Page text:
The Truman Show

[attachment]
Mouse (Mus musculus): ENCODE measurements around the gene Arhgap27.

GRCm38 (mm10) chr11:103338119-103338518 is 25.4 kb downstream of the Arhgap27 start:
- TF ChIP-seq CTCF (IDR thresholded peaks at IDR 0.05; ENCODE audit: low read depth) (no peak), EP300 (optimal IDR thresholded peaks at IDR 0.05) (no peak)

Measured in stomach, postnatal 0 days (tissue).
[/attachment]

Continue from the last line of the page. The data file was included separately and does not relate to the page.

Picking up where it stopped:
Technically reality television has been around for decades, but never has it been more popular than it is now. It’s practically impossible to go through the primetime lineup on network television during the week without running into some kind of reality programing and even cable networks that used to be educational, like TLC and The History Channel, have resorted to airing the same crap as everyone else. Studios love the shows because they are super cheap to produce and have found that wide populations of people just love watching assholes do shitty things to other assholes. But that’s exactly why I’m praying they never try to remake Peter Weir’s The Truman Show. In addition to the fact that the original is just a straight-up great movie (and has one of the best performances of Jim Carrey’s career), can you even imagine what a remake would be like in the current climate of reality television? With the acknowledgement that audiences don’t actually care about “reality,” but instead cat fights and constant douchebaggery, one could easily see a studio producing a manufactured remake that would suck all of the heart and meaning out of the concept. Just leave it alone.